While life expectancy has steadily increased in the UK and other developed countries in recent centuries, austerity measures have caused this trend to stall for the first time outside of a war or pandemic.
The poorest have been the hardest hit, the report from Glasgow University and the Glasgow Centre for Population Health found.
The trends in the study pre-date the Covid pandemic, but researchers warned its impact, and the cost-of-living crisis, would make the situation worse.
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Dr David Walsh, co-author of the report and honorary senior lecturer at Glasgow University, said austerity policies have had “tragic consequences”.
“These changes are almost unprecedented,” he said.
“They should simply not be happening in a wealthy society such as the UK.
“The evidence shows they are principally the result of UK Government austerity policies that have squeezed billions of pounds from public services and social security and have had a devastating impact on the lives of so many in our communities.”
By 2018, life expectancy across the UK fell “substantially below” what would have been expected based on trends before 2011, the report found.
In Scotland life expectancy for both men and women was 1.3 years less in 2018 than it would have been if the trend before 2011 had continued.
Researchers considered other possible reasons for the stalling of growth in life expectancy, including obesity, drug-related deaths, dementia, flu and climate change. But they found austerity was “evidenced as making an important and substantial causal contribution, and is likely to underpin a number of the other observed changes”.
The report authors said the effect on life expectancy was “not inevitable”, and called on the UK and Scottish governments to take urgent action.
Recommendations for the Scottish Government include topping up benefits given by the UK Government, improving social housing, introducing fairer income tax bands, bringing funding for public services back to 2010 levels and adopting a public health approach to drug services.
Dr Gerry McCartney, lead author of the report and professor of wellbeing economy at Glasgow University, said: “At a time when we are witnessing an escalating cost-of-living crisis and when decisions and policy choices are being made about pandemic recovery and rebuilding the economy, now is the time to listen to the evidence and implement these solutions that will support rather than damage population health.
“Any further austerity policies that squeeze public spending will have disastrous long-term impacts on population health and result in more and more lives cut short.
“We cannot allow that. The report’s recommendations and policy responses would put us back on a trajectory of improving mortality trends that we were on pre-austerity and support the population and economy to recover and flourish equitably”.
Dr Andrea Williamson, who is a Deep End GP in Glasgow, meaning she works with patients in some of the poorest areas in Scotland, said the findings were “shameful, but not surprising”.
“We see first-hand the damaging effects of austerity on health,” she said.
“On a daily basis, we see patients who simply don’t have enough money to live on – money to heat their home, feed themselves once their kids are fed or pay the bus fare to visit their family.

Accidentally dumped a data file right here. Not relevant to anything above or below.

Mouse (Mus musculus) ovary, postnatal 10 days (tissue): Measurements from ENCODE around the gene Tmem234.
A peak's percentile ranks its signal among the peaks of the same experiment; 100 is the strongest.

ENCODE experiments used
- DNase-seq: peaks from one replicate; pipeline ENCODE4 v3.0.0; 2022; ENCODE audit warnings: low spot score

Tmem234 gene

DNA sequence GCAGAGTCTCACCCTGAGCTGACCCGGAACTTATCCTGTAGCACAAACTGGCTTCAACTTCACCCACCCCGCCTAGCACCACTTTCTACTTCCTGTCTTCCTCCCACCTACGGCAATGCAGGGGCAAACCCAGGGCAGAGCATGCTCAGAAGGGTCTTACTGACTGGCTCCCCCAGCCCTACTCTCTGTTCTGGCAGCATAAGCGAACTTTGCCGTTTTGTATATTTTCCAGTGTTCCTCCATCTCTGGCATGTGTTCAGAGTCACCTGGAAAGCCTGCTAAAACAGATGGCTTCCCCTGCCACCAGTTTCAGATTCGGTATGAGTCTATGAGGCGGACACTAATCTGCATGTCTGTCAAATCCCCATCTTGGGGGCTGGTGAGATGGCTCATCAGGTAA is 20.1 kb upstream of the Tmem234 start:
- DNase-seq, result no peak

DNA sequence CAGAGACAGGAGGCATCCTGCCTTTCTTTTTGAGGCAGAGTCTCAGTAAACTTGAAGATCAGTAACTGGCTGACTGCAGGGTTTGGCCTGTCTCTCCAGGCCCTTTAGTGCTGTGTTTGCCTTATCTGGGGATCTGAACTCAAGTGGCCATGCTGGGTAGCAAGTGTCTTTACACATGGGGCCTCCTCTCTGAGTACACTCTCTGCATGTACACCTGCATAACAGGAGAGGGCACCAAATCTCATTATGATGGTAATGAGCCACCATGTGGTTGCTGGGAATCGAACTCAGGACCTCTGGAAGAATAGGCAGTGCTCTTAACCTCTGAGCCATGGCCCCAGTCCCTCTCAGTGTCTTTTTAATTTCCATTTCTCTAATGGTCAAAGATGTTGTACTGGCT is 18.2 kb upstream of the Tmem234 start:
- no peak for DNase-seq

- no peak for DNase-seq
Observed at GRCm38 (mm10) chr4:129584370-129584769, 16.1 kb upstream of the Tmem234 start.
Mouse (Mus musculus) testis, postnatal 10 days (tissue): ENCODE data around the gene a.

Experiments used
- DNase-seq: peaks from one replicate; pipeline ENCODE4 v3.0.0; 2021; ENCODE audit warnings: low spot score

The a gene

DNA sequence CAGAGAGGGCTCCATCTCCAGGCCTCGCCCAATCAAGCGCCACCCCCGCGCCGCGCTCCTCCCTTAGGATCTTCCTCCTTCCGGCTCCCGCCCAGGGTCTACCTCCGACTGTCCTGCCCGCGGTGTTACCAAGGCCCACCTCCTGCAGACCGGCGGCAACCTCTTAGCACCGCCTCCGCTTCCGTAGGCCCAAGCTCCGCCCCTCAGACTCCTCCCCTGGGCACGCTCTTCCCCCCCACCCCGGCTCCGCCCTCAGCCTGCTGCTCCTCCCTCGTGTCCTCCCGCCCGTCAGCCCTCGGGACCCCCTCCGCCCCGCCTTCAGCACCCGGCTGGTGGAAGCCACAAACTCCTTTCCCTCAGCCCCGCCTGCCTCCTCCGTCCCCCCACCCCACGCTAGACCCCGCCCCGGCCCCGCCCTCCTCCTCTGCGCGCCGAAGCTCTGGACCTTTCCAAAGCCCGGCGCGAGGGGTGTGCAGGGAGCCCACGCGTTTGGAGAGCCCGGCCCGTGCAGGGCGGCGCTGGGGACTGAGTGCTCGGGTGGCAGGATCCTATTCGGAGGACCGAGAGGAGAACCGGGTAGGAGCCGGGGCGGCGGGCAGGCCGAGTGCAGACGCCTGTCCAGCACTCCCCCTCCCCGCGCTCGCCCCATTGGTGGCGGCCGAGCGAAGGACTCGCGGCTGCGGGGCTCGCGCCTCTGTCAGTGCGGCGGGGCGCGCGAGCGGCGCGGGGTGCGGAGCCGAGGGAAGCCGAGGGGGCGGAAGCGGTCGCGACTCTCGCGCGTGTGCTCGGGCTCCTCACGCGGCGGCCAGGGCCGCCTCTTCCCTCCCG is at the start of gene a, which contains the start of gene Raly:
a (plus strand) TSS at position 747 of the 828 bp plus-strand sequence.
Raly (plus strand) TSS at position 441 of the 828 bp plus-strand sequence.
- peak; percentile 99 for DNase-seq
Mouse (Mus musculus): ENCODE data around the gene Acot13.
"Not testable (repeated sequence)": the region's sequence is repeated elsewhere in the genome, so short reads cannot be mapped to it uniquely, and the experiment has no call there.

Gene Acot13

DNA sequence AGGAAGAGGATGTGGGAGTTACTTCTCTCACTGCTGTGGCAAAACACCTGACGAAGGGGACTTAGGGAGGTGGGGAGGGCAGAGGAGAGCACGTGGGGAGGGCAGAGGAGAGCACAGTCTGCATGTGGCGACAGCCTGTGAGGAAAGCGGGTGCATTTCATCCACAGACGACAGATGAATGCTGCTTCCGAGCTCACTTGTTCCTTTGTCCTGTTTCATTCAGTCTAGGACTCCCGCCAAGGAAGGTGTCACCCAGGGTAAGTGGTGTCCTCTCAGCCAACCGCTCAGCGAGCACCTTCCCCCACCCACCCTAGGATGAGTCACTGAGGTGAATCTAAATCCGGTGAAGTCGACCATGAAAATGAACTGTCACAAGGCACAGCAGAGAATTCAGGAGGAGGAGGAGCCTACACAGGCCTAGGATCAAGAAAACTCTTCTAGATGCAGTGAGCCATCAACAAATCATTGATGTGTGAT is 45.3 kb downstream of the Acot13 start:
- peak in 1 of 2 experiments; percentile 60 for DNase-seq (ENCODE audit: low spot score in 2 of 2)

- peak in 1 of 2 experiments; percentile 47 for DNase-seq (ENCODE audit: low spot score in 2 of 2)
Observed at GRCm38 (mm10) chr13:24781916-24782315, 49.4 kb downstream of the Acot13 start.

“And despite careful budgeting, there is never anything left for the occasional treat or holiday that keeps the better off like me enjoying life.
“The pervasive stress of worrying whether the next pay cheque will cover the cost of the shoes their child really needs, the fear of benefits being sanctioned again, or heating bills vastly outstripping any chance of payment is crippling.
“It stops people, families and communities living the lives we all have a right to live. Every time I speak to a patient experiencing the sharp end of austerity, I feel angry. It is time for change”.
Chris Birt, associate director for Scotland at the Joseph Rowntree Foundation, labelled the situation a “crisis of the UK Government’s making”.
“In imposing austerity, the UK Government has managed to stall improvements in life expectancy in one of the wealthiest countries in the world and, worse still, have reduced life expectancy in our least well-off communities,” he said.
"And these mistakes of the recent past are coming home to roost in the present. The austerity driven attack on the adequacy of social security has left low-income households unable to cope with the current dramatic spike in the cost of living.
"It is a crisis of the UK Government’s making. It is, therefore, vital that the recommendations of this report are taken seriously.”
A Scottish Government spokesperson said: “The Scottish Government is using all of the powers and resources available to us to tackle poverty and help to create a fairer and more equal Scotland, including new welfare payments like the Scottish Child Payment, which have already doubled and which is not available anywhere else in the UK.
“We have also increased eight Scottish Government delivered benefits by 6 per cent and are set to invest over £4 billion in benefit expenditure this financial year, providing support to over one million people. This is more than £360 million above the level of funding to be received from the UK Government through block grant adjustments. However, many of the key powers needed to tackle poverty remain reserved to the UK Government.”
A UK Government spokesperson said: “The new health and care levy will raise around £12bn a year across the UK, with £1.1bn going to support the Scottish Government to further invest in health services by 2024. This is on top of their £41bn annual block grant.
"Tackling health disparities is a priority for the government, and we will work with the Scottish Government and the powers they have to focus on the people and places who face the worst health outcomes.”